A federal judge in January sentenced David Christopher Mayhew of Raleigh to 26 years in prison for conspiracy, wire fraud, mail fraud and money laundering.
Prosecutors said Mayhew, 43, posed as a prosperous Christian who wore tailored suits and expensive jewelry, quoted scripture from a Bible he kept in his Jaguar and talked about the Holy Spirit as he used an elaborate Ponzi scheme to bilk at least 11 people out of more than $2 million from 2009 to 2012.
Prosecutors said Mayhew had a partner, Ronald Earl McCullough, 44, with whom he shared a home in North Raleigh while the two carried out their scam against churchgoers. But while Mayhew has been tried, convicted and sent to prison, federal authorities can’t find McCullough.
“Ronald McCullough’s whereabouts are still unknown and authorities are looking for him,” said Don Connelly, a spokesman with the U.S. Attorney’s Office in Raleigh.
Federal investigators thought McCullough was in Georgia in 2014. On June 23 of that year, the U.S. postal inspectors in Raleigh issued a consumer alert in the Atlanta area that described McCullough as an “alleged con man” who perniciously targeted churchgoers. A reward was offered for information leading to his arrest.
So far there have been no takers.
One photo authorities have circulated in their search for McCullough shows him posing with Mayhew outside a church in November 2010.
The two are smiling and nattily attired in dark suits. Mayhew sports a pink necktie, with a pair of sunglasses pushed up on his forehead. McCullough wears wide pinstripes with over-sized silver buttons and a silk-black shirt.
They would meet with pastors and preachers ... and try to engage them to let them approach parishioners.
Mike Carroll, a U.S. postal inspector in Raleigh
A third man in the photo is wearing a clerical collar. Federal prosecutors say that’s not happenstance. The two men, who called their illicit enterprise “God’s Business Empire,” “GB Empire” and “Empire Investments,” specifically targeted Christians with their Ponzi scheme.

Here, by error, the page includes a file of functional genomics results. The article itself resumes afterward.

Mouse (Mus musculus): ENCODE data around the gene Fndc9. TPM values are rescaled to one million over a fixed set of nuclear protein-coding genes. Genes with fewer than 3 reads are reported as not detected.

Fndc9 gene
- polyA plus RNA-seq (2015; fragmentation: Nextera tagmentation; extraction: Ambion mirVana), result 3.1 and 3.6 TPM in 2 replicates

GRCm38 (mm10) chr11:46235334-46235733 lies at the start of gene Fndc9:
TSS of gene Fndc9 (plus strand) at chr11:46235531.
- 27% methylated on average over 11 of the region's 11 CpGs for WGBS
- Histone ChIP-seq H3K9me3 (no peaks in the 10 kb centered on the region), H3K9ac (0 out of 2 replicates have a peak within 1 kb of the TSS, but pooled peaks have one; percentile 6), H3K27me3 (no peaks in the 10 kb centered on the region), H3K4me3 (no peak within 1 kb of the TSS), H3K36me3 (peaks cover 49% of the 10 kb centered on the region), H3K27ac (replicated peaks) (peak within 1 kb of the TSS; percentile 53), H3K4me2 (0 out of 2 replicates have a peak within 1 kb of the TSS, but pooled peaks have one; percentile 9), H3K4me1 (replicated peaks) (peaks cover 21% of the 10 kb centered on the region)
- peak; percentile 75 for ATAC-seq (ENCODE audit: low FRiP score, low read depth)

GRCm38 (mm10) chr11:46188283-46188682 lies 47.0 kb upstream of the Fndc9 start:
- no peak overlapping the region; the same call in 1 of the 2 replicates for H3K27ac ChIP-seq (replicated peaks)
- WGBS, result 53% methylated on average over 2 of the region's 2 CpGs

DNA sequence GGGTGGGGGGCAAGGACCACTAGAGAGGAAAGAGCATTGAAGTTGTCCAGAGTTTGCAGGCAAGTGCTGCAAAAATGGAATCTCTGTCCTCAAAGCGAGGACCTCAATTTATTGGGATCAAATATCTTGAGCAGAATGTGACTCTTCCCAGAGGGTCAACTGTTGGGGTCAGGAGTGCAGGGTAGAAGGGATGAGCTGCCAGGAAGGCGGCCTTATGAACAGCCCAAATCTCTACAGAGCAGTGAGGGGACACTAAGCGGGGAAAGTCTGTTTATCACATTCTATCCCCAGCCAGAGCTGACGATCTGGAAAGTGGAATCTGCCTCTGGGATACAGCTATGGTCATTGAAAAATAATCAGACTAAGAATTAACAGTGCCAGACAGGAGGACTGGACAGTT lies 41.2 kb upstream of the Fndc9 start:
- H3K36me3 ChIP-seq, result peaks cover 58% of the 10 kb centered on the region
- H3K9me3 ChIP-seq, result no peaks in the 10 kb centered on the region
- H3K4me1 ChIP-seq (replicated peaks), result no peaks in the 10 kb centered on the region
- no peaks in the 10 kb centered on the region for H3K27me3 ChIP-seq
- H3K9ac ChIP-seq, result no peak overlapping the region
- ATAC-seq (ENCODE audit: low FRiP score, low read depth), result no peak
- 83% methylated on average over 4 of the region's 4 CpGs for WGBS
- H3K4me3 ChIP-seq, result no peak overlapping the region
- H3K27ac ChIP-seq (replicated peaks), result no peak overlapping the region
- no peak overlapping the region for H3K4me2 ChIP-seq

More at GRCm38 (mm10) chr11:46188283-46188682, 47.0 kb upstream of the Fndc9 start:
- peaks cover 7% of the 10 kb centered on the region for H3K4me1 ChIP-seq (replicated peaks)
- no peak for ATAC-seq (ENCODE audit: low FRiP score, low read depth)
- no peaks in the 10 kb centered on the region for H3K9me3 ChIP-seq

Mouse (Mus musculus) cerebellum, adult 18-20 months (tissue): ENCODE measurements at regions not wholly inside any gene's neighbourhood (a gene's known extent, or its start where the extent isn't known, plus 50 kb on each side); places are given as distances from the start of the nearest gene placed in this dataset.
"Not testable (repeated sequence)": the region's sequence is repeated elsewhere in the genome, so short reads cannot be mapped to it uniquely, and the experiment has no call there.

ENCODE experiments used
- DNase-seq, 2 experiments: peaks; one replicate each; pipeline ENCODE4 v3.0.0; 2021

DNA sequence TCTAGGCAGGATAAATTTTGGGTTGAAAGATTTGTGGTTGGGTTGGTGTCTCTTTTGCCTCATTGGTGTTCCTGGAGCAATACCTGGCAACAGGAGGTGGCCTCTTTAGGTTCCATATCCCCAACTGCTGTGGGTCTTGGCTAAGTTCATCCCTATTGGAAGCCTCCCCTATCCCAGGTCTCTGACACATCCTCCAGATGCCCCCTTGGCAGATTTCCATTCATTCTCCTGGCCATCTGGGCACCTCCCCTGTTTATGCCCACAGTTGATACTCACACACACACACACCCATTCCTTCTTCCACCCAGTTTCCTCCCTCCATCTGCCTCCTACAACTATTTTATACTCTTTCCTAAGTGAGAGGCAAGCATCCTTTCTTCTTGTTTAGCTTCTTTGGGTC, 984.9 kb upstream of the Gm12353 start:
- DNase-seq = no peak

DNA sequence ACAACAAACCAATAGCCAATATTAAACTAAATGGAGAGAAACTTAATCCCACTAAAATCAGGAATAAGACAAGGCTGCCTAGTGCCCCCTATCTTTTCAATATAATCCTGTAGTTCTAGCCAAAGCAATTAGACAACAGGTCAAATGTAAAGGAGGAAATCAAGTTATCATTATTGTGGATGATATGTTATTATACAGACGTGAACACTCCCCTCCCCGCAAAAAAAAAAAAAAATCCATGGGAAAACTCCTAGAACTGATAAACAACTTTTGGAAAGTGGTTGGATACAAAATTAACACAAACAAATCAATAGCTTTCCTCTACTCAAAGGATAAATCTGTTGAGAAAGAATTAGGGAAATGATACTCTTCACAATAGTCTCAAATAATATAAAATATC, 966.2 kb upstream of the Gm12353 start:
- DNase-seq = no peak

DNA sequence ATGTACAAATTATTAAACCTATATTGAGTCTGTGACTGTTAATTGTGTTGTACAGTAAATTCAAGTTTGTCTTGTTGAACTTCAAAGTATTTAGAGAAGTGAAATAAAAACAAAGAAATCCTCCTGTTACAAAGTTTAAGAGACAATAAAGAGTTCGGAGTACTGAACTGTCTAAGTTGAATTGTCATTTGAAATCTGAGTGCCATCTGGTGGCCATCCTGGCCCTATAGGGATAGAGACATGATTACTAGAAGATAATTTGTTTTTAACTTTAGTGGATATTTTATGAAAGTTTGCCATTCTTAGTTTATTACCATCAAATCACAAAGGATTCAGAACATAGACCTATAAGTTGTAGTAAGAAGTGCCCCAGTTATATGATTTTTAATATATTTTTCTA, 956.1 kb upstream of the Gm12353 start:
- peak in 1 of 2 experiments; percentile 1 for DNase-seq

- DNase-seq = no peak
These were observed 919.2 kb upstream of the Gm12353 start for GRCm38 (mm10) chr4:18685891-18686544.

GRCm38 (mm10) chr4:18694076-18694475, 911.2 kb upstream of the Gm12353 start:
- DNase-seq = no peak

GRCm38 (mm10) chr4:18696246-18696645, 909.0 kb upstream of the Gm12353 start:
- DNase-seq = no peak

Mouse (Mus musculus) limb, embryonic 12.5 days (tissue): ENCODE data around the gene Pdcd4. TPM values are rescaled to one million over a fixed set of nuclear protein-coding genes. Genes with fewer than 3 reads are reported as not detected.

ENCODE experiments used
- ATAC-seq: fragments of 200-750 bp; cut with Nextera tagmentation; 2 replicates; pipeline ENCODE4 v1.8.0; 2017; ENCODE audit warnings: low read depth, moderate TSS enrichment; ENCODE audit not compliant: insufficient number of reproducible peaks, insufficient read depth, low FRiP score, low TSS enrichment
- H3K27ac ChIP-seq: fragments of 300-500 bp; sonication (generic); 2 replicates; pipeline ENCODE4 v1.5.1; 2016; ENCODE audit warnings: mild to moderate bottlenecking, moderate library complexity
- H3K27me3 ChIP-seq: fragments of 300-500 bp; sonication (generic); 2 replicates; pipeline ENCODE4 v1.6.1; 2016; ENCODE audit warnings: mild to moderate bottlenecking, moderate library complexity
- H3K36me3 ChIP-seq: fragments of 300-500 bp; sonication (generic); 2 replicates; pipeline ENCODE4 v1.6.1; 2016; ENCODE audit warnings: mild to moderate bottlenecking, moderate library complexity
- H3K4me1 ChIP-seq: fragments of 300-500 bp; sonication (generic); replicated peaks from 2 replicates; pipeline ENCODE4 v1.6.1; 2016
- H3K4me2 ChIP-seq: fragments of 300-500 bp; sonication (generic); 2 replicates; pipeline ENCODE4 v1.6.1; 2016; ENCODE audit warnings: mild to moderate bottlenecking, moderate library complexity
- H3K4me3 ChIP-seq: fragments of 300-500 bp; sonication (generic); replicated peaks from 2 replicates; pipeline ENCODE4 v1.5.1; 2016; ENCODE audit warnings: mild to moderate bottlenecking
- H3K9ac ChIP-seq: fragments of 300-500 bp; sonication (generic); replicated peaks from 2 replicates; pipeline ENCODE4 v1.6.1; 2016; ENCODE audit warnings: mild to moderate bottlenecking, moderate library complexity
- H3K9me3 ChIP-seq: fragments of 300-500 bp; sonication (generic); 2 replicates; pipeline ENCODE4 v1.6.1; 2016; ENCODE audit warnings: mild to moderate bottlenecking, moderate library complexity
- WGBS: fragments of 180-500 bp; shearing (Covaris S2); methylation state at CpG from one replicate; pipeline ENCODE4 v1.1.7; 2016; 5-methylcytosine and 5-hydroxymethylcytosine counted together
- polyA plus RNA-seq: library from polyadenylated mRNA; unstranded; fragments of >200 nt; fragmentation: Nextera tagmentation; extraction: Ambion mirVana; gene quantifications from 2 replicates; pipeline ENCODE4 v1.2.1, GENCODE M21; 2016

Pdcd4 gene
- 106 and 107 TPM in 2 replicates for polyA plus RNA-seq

“They would go around to actual churches and they would meet with pastors and preachers of the churches and try to engage them to let them approach parishioners,” said Mike Carroll, a U.S. postal inspector in Raleigh.
It’s not clear how Mayhew and McCullough met or if they are related; state records show Mayhew was born in New York and McCullough grew up in North Carolina.
But county property records show that in 2002 the men knew each other well enough to buy houses together. From 2002 to 2013, they purchased homes in Durham, Raleigh and Fuquay-Varina.
McCullough had only minor traffic violations before the federal fraud charges. But Mayhew, while living in Raleigh, had a rash of criminal charges in the early 1990s, including communicating threats, felony larceny, assault with a deadly weapon and injury to real property. The charges were all dismissed.
By 2005, the two men allegedly were working together to defraud others. In court records Thaddeus Miller, a criminal investigator with the IRS, said there was evidence that in 2005 the two men had scammed two Ponzi schemers under federal investigation in Puerto Rico out of $2.5 million.
Back in the Triangle in 2009, Mayhew and McCullough were telling their victims they were Christians who wanted to help other Christians build wealth, according to Carroll and Miller.
They told potential investors they were involved with a foreign currency trade group and asked for a $1 million investment, but would let Christians invest lesser amounts through their trading account. They guaranteed a return, and promised to double an investor’s money within 30 days, according to court filings.